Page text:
TRAV­EL­ING LIGHT

Scuba Diving - - SCUBALAB -

Fly­ing with lithium-ion ( Li-ion) bat­ter­ies re­quires pre­cau­tions — the main one be­ing that loose bat­ter­ies can­not be packed in checked lug­gage. Here are safety con­sid­er­a­tions gov­erned by fed­eral reg­u­la­tions, air­line rules and com­mon sense.

Carry-on or checked?

FAA reg­u­la­tions al­low “per­sonal” de­vices with Li-ions in­stalled to be packed in carry-on or checked bags — if the de­vice is “pro­tected against ac­ci­den­tal ac­ti­va­tion.” If the light doesn’t have a se­cure switch lock, you might be able to tape the switch in place, or cover the bat­ter­ies’ ter­mi­nals with tape be­fore in­stalling them.

Pro­tected from short cir­cuit

For loose Li-ion bat­ter­ies taken in your carry-on, you must take pre­cau­tions to make sure their ter­mi­nals can’t be shorted by con­tact with other con­tents such as keys, coins or other bat­ter­ies. Pack them in their orig­i­nal pack­ag­ing, in­di­vid­ual plas­tic bags, or cover ter­mi­nals with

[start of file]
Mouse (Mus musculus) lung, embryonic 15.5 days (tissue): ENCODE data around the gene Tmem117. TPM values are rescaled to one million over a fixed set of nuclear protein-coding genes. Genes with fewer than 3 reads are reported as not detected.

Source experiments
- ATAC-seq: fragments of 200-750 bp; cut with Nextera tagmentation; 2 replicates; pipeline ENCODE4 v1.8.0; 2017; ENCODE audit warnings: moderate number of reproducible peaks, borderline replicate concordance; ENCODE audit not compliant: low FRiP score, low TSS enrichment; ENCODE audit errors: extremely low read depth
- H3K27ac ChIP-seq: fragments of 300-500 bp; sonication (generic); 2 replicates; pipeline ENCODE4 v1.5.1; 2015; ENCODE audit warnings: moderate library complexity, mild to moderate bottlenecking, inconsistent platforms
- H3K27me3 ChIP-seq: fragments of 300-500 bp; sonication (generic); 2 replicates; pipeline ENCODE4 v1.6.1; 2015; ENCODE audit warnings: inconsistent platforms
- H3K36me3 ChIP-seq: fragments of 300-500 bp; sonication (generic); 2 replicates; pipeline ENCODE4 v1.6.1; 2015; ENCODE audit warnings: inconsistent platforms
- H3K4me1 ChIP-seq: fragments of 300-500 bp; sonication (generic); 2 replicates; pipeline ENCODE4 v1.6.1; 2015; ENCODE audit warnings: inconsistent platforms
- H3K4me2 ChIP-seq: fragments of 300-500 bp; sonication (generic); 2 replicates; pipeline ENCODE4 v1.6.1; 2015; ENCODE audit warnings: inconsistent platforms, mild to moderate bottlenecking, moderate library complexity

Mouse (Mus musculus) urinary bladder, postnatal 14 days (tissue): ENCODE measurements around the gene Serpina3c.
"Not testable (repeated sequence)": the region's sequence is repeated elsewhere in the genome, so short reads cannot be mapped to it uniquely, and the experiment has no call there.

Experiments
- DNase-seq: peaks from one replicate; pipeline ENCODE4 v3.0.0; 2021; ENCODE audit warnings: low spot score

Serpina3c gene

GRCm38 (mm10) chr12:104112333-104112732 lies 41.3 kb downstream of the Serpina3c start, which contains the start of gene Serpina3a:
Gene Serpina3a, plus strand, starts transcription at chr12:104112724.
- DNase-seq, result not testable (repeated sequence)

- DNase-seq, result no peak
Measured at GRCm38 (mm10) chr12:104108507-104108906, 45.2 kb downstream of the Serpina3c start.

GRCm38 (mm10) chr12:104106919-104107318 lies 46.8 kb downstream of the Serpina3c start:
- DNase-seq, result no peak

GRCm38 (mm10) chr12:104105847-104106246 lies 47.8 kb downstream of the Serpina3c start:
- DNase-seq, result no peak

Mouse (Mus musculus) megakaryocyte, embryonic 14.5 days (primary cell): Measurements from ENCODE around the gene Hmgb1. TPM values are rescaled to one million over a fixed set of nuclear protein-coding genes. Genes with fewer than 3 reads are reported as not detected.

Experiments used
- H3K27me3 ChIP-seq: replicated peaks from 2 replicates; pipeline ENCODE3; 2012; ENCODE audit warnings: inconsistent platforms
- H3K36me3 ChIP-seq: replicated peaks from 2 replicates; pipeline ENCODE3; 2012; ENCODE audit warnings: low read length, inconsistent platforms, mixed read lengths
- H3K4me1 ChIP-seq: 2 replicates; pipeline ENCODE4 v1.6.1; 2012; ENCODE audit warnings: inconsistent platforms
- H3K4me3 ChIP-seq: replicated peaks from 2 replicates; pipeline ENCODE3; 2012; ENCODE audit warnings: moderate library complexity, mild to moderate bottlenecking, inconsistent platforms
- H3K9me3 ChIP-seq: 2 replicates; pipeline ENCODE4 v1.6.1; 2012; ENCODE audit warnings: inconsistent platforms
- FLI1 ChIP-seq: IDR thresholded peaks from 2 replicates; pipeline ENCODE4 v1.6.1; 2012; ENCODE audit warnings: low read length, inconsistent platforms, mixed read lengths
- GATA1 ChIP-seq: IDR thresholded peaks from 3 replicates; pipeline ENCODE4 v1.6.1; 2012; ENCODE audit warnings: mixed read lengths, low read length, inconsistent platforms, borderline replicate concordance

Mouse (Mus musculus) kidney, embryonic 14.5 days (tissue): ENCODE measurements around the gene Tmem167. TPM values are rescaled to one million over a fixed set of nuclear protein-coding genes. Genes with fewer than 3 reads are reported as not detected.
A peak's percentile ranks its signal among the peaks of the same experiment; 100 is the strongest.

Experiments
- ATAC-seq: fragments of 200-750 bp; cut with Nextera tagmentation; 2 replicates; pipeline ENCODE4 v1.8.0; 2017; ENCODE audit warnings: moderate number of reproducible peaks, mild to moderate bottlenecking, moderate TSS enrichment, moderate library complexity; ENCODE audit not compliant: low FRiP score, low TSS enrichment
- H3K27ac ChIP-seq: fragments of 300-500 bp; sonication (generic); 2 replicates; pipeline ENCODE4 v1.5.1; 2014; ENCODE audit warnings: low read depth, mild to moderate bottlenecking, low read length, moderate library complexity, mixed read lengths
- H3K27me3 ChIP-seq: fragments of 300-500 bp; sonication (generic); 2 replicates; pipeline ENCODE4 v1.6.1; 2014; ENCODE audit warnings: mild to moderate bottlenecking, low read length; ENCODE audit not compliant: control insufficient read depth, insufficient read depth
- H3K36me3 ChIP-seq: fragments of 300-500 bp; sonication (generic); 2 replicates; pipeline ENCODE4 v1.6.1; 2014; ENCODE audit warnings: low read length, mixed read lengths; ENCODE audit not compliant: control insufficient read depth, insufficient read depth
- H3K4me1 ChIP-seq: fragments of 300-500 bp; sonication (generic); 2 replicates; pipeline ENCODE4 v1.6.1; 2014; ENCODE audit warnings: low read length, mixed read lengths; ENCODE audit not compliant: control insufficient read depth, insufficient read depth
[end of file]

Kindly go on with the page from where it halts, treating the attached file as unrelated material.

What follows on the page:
heavy tape (duct tape works great), and make sure they can’t shift around.

How many, how big?

The FAA doesn't limit the num­ber of “con­sumer­size” Li-ion bat­ter­ies in your carry-on. Con­sumer-size is de­fined as a rat­ing of less than 100 watt hours ( Wh). The big­gest bat­tery in our test was rated at 57 Wh; the com­mon 18650 Li-ion bat­tery is 12.5 Wh. ( The FAA al­lows Li-ions up to 160 Wh in carry-ons — if your air­line ap­proves.)

What is my bat­tery’s rat­ing?

Newer Li-ions should be marked with a Wh rat­ing. For older ones that list volt­age ( V) and am­pere hours (Ah), mul­ti­ply volts by amp hours for watt hours.

The fi­nal word

The rules are writ­ten with com­mon con­sumer elec­tron­ics (not dive gear) in mind; the fi­nal de­ci­sion rests with the air­port se­cu­rity of­fi­cer.

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